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2014 Winter Olympics: USA Routs Slovakia 7-1 to Open Tournament

What was a close game, at least on the scoreboard, through the first 20 minutes quickly became a blowout as six Americans scored in the blowout win.

Richard Mackson-USA TODAY Sports

Well that was a nice way to start off the Olympics.

The opening game for the United States was supposed to be at least a bit of a test. Not nearly as large as the one the Americans will face on Saturday when they play the host Russians, but the Slovakians were supposed to present at least a decent challenge. They probably wouldn't have the depth to really hang on, but the top-end talent was formidable.

So much for that storyline.

The Slovakians did present a kind of decent challenge for the first 23 minutes. They were outshot 11-4 in the first period but rallied to tie the game at 1 just 30 seconds into the first.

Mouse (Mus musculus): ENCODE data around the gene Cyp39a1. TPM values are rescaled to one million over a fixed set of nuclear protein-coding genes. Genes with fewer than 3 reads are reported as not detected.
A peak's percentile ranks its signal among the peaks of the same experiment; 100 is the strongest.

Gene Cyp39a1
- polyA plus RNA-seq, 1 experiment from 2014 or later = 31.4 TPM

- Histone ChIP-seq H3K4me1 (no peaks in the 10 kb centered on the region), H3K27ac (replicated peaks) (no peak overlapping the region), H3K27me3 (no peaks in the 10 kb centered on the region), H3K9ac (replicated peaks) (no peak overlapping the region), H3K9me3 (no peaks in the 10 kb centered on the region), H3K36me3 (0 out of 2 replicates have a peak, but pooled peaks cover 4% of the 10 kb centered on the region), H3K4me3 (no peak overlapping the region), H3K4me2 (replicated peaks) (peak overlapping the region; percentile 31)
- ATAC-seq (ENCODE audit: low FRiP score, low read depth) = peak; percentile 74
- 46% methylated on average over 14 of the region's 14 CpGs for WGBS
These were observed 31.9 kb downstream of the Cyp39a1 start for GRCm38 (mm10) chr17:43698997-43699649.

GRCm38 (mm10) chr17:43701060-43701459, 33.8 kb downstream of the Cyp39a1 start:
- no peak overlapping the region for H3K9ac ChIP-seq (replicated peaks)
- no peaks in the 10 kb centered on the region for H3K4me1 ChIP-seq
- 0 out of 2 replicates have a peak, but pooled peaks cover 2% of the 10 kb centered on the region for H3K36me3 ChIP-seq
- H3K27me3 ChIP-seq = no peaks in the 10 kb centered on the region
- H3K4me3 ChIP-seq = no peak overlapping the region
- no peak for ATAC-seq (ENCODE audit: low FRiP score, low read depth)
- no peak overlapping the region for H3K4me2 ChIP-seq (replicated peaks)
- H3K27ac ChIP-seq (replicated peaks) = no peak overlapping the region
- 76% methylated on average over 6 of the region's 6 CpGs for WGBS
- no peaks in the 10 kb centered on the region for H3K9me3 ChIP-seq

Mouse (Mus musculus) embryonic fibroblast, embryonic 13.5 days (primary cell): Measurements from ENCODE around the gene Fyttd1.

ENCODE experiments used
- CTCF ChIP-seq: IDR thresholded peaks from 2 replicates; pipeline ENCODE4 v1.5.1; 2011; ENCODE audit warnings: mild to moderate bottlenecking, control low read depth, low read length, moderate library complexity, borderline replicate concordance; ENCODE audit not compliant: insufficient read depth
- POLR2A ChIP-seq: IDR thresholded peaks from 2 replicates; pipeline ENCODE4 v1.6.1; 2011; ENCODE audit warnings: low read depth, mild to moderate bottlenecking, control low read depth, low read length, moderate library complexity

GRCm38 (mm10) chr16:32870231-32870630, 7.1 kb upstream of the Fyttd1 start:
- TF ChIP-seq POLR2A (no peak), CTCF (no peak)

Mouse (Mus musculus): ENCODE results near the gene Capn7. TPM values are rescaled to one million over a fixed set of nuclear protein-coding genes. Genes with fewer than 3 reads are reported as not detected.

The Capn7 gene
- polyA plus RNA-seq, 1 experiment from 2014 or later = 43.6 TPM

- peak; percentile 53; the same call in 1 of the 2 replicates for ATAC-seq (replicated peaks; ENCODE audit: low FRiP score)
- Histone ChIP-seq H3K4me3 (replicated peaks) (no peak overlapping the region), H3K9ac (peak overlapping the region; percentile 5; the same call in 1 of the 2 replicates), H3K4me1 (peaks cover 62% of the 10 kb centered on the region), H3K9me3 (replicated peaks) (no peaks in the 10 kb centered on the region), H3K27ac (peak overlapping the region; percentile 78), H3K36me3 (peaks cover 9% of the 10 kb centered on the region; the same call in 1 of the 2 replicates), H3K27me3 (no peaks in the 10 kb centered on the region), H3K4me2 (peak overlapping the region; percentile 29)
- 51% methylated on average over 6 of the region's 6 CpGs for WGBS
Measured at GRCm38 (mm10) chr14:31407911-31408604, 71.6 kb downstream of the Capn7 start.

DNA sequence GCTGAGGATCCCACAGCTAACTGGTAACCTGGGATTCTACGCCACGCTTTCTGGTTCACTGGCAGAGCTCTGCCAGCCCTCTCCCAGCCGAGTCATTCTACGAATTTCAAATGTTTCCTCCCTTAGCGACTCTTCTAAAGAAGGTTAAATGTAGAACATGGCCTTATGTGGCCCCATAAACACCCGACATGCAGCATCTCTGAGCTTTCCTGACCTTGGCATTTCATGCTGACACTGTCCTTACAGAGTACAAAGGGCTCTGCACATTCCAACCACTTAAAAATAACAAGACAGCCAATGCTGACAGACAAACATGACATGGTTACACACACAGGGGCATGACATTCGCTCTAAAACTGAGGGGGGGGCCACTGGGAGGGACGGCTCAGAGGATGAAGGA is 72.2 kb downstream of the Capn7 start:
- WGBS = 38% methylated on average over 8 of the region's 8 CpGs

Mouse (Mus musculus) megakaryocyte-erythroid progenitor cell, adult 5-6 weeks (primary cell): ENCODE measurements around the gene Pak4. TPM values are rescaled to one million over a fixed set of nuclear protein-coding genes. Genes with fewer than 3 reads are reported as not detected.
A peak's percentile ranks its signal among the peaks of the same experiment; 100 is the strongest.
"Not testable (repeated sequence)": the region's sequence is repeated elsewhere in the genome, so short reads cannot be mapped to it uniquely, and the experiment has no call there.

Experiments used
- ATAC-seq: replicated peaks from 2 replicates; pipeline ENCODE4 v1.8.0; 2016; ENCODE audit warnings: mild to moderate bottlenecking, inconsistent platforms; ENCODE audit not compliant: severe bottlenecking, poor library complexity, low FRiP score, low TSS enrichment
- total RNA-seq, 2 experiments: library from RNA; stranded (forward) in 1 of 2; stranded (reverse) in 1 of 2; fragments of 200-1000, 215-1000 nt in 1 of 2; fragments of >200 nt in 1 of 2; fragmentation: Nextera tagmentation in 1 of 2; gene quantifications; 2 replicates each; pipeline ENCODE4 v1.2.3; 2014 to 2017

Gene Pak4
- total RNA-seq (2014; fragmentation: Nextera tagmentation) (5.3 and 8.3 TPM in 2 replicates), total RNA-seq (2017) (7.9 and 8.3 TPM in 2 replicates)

Then the Americans went to work, scoring six unanswered goals in the next 15 minutes to roll to a 7-1 victory.

Paul Stastny let the Americans with two goals while Ryan Kesler, who broke the tie just a minute after the Slovakians scored, had a goal, assist and a plus-four rating. John Carlson, stray-dog rescuer David Backes, Phil Kessel and Dustin Brown, also scored. Four players - Kevin Shattenkirk, T.J. Oshie, Patrick Kane and the brother of Amanda Kessel each had two assists.

It wasn't nearly as good a day for the Slovakains. Tomas Tatar scored the only goal from Marian Hossa, and goalie Jaroslav Halak was pulled after giving up five goals on 25 shots. Peter Budaj wasn't much of an improvement, giving up two goals on eight shots.

In what advanced metrics people like to call score effects, the shots were six apiece in the third period as the United States had the game well in hand and could afford to sit back and protect goalie Jonathan Quick.

Coming up soon, the Canadians make their debut and try to avoid the scares that were put into both the Finns and the Russians, at least for a while. We will have more on those games, and plenty on the sparking play of Valeri Nichushkin for the Russians, later in the day.